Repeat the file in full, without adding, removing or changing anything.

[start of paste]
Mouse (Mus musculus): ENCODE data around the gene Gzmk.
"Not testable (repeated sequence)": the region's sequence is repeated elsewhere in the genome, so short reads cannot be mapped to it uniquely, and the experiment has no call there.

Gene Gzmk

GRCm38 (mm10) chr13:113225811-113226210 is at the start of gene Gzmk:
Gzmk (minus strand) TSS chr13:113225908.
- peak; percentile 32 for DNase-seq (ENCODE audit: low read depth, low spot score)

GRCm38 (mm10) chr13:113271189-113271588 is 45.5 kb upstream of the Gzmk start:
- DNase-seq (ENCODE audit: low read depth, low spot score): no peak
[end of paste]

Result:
Mouse (Mus musculus): ENCODE data around the gene Gzmk.
"Not testable (repeated sequence)": the region's sequence is repeated elsewhere in the genome, so short reads cannot be mapped to it uniquely, and the experiment has no call there.

Gene Gzmk

GRCm38 (mm10) chr13:113225811-113226210 is at the start of gene Gzmk:
Gzmk (minus strand) TSS chr13:113225908.
- peak; percentile 32 for DNase-seq (ENCODE audit: low read depth, low spot score)

GRCm38 (mm10) chr13:113271189-113271588 is 45.5 kb upstream of the Gzmk start:
- DNase-seq (ENCODE audit: low read depth, low spot score): no peak